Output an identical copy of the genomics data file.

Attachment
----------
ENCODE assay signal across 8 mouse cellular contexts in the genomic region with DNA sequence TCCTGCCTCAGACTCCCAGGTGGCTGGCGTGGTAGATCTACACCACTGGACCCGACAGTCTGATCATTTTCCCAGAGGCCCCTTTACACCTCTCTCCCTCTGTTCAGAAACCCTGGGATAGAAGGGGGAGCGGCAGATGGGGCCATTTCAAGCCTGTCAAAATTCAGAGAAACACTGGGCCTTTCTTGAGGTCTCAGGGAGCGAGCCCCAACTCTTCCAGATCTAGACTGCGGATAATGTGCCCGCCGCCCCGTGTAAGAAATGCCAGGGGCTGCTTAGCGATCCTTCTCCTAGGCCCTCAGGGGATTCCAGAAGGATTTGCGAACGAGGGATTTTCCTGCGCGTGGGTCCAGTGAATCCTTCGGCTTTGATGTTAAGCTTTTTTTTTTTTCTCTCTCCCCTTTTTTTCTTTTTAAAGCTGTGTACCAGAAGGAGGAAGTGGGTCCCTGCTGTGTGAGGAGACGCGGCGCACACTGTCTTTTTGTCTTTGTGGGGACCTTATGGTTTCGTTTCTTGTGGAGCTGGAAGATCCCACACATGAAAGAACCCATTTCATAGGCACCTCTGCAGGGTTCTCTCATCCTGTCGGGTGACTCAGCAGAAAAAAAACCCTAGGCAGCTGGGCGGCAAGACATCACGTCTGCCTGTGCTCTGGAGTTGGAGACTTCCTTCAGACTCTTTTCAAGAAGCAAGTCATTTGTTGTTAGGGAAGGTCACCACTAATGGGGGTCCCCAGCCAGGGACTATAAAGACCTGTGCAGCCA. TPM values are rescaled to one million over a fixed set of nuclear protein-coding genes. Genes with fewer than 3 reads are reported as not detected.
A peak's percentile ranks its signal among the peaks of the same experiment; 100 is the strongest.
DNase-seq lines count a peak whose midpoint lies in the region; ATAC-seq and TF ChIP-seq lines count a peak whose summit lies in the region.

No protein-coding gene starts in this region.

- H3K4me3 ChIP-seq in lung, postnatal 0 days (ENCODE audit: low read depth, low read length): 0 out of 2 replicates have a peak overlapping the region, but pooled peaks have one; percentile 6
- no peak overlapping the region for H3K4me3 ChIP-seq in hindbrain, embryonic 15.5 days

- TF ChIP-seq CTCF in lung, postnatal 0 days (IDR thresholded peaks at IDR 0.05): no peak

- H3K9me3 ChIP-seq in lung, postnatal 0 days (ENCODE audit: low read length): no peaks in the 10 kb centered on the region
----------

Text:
ENCODE assay signal across 8 mouse cellular contexts in the genomic region with DNA sequence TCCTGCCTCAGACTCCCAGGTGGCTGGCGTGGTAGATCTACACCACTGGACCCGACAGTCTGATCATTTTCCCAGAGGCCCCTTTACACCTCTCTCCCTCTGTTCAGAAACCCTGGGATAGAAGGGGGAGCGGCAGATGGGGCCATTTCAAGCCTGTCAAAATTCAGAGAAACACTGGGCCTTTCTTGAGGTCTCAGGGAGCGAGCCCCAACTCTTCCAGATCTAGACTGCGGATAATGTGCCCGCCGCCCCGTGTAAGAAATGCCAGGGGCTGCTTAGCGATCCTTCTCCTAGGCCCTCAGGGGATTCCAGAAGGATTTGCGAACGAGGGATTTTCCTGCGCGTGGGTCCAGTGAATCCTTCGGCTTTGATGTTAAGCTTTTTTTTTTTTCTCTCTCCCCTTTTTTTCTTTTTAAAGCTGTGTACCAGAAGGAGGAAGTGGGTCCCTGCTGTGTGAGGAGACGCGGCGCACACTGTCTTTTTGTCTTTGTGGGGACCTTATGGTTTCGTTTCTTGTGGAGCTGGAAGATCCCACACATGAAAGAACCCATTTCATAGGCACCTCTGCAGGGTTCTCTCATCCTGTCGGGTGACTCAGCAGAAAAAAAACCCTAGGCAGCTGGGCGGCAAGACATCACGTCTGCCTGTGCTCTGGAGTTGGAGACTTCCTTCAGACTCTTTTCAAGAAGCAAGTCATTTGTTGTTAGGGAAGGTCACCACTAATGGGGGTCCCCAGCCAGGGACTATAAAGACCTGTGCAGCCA. TPM values are rescaled to one million over a fixed set of nuclear protein-coding genes. Genes with fewer than 3 reads are reported as not detected.
A peak's percentile ranks its signal among the peaks of the same experiment; 100 is the strongest.
DNase-seq lines count a peak whose midpoint lies in the region; ATAC-seq and TF ChIP-seq lines count a peak whose summit lies in the region.

No protein-coding gene starts in this region.

- H3K4me3 ChIP-seq in lung, postnatal 0 days (ENCODE audit: low read depth, low read length): 0 out of 2 replicates have a peak overlapping the region, but pooled peaks have one; percentile 6
- no peak overlapping the region for H3K4me3 ChIP-seq in hindbrain, embryonic 15.5 days

- TF ChIP-seq CTCF in lung, postnatal 0 days (IDR thresholded peaks at IDR 0.05): no peak

- H3K9me3 ChIP-seq in lung, postnatal 0 days (ENCODE audit: low read length): no peaks in the 10 kb centered on the region